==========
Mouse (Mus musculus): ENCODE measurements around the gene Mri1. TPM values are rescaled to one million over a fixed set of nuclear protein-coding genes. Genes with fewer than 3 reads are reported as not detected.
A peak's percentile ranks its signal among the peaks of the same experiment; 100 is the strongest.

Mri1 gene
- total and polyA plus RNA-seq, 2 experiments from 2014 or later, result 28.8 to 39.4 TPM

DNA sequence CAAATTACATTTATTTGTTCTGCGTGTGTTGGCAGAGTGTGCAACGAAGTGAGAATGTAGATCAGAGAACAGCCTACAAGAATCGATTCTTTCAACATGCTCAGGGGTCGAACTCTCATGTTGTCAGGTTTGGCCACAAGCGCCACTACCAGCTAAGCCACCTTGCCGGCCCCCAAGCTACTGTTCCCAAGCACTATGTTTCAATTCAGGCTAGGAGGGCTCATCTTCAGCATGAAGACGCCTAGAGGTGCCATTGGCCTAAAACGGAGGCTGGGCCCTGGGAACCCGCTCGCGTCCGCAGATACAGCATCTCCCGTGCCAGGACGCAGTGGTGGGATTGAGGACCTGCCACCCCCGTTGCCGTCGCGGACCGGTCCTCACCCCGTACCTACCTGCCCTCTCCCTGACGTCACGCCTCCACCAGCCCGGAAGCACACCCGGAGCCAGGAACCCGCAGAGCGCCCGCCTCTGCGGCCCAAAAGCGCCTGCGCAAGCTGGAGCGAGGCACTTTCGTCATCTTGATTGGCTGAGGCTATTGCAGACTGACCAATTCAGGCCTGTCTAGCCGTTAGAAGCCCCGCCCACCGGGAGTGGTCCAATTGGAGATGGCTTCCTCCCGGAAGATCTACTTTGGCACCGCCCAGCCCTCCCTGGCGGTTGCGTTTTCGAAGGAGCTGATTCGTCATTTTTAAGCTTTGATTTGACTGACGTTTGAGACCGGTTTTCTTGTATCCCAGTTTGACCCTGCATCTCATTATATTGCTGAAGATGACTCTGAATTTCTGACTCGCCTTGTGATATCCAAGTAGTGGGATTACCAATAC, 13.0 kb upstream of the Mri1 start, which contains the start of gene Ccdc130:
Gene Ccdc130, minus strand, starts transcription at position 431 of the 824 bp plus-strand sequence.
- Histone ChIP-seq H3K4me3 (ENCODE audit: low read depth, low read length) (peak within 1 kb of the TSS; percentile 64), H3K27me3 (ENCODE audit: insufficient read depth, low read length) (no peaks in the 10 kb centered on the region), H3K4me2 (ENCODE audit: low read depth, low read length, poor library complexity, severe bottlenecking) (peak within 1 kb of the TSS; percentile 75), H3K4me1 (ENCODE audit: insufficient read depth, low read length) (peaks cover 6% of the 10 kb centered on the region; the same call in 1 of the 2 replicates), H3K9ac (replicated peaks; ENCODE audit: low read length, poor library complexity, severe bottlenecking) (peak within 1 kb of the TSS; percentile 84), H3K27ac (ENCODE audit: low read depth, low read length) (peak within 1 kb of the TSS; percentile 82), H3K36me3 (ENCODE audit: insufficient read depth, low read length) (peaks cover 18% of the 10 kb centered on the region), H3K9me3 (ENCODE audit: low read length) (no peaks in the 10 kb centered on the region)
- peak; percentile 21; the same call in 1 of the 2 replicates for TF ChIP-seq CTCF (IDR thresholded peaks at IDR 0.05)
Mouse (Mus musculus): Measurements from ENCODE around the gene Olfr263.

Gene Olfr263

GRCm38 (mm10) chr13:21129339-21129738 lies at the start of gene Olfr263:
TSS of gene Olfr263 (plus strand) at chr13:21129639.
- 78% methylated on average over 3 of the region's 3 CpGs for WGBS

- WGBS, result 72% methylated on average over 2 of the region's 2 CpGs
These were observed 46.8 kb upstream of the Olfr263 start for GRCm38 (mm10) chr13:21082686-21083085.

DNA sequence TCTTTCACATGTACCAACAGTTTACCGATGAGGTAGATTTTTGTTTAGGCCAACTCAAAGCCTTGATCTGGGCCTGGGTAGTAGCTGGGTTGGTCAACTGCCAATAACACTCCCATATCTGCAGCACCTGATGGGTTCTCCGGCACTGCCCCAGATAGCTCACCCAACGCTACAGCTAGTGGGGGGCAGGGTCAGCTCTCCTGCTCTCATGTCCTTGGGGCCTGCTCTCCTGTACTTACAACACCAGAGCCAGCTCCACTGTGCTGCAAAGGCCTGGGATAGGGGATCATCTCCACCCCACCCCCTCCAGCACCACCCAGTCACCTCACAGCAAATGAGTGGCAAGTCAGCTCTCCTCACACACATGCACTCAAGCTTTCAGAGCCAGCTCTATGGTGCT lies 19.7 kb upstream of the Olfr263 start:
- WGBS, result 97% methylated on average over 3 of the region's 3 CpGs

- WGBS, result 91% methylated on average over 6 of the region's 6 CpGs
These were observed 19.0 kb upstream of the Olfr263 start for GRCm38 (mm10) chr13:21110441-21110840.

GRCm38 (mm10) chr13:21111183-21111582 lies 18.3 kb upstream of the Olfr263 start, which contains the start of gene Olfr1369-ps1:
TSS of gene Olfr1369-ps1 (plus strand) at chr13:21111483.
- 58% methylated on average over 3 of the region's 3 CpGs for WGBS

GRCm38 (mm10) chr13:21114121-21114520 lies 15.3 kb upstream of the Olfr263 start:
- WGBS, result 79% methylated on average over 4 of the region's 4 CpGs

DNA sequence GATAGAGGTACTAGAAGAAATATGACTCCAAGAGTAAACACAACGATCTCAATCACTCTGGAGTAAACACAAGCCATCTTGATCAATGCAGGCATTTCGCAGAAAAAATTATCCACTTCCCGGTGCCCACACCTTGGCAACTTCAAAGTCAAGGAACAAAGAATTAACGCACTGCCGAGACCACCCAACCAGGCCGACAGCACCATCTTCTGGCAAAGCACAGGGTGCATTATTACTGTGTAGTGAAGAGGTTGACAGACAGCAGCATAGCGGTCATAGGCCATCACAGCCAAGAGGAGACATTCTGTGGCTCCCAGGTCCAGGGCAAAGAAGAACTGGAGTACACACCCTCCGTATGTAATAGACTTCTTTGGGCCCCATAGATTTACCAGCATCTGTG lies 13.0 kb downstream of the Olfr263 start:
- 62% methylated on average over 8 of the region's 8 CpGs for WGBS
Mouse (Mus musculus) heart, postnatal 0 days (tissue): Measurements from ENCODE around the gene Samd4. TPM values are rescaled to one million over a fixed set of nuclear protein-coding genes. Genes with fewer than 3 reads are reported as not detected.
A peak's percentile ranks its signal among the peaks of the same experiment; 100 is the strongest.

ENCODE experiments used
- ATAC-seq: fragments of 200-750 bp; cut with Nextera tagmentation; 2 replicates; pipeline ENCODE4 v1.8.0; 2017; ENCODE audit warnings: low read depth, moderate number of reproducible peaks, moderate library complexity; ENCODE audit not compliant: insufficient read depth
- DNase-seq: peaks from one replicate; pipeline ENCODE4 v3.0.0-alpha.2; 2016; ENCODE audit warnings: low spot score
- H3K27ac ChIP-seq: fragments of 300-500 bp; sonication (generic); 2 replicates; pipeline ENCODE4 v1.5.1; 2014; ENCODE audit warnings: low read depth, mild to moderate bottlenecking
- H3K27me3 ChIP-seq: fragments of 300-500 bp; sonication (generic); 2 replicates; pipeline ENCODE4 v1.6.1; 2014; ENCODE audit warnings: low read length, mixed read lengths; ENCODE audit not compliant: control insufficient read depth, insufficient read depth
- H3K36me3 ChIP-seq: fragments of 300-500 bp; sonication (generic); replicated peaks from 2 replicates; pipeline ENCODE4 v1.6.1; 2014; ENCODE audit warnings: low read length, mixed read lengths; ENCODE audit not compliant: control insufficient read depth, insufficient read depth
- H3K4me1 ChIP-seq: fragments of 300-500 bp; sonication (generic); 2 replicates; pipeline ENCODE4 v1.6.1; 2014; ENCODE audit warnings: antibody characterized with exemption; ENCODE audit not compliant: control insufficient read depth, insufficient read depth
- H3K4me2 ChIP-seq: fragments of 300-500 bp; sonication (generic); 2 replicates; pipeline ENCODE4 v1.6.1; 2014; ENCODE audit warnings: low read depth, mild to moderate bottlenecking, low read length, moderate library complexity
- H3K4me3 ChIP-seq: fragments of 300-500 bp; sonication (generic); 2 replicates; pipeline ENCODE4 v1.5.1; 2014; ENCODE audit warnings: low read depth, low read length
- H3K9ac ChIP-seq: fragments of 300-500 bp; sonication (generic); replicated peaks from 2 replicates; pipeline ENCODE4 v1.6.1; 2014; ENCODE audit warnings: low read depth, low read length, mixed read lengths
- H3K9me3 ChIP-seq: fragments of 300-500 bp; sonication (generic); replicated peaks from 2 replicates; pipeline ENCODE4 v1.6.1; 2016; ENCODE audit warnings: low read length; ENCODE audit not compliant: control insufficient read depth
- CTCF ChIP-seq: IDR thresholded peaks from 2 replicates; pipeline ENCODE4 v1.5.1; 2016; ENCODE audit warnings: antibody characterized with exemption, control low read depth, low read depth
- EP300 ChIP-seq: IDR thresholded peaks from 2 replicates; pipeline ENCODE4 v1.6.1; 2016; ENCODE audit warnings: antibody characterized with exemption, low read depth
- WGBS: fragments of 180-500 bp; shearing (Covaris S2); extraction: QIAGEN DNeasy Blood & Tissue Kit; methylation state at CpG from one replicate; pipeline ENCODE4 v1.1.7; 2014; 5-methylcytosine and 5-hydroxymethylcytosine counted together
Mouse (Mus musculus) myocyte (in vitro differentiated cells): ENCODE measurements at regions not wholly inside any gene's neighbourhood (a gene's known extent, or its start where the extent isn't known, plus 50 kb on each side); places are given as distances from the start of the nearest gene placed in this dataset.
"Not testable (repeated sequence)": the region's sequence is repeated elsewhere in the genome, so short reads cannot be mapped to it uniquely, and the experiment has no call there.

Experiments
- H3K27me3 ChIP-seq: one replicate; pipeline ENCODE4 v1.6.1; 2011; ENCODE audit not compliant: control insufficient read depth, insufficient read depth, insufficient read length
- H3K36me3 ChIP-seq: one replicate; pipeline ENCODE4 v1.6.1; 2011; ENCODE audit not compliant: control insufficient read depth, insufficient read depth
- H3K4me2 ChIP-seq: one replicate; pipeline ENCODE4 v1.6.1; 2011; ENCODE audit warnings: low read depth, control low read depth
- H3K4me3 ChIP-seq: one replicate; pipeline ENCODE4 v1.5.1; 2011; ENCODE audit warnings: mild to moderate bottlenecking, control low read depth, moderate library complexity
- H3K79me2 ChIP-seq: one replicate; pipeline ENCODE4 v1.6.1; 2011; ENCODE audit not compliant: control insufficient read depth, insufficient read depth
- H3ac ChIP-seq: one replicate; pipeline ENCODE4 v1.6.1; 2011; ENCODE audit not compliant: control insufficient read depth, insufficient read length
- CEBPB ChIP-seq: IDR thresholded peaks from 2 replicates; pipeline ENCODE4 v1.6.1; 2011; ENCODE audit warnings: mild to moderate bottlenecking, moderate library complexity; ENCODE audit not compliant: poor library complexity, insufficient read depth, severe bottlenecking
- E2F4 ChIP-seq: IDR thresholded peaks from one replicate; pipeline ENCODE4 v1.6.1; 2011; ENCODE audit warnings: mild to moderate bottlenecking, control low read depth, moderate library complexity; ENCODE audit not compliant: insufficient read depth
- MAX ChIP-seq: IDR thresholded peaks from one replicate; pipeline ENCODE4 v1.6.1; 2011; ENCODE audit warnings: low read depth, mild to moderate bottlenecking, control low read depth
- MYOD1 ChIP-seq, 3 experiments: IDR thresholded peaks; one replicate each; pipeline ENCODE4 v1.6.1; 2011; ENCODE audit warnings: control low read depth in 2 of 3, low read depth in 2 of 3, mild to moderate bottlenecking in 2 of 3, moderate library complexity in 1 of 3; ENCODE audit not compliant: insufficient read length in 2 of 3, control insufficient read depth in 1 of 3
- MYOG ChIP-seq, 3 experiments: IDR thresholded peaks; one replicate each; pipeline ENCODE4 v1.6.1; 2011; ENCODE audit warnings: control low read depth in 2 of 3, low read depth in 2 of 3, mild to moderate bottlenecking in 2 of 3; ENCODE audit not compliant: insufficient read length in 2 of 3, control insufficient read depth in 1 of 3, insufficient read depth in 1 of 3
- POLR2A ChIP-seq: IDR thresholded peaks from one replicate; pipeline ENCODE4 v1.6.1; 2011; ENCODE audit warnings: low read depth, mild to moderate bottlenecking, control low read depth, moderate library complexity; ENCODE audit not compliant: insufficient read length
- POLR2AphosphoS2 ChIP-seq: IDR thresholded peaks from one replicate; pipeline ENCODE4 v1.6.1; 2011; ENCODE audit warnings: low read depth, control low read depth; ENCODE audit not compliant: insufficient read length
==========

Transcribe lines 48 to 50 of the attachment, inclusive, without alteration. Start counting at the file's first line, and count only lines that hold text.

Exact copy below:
- H3K4me2 ChIP-seq: one replicate; pipeline ENCODE4 v1.6.1; 2011; ENCODE audit warnings: low read depth, control low read depth
- H3K4me3 ChIP-seq: one replicate; pipeline ENCODE4 v1.5.1; 2011; ENCODE audit warnings: mild to moderate bottlenecking, control low read depth, moderate library complexity
- H3K79me2 ChIP-seq: one replicate; pipeline ENCODE4 v1.6.1; 2011; ENCODE audit not compliant: control insufficient read depth, insufficient read depth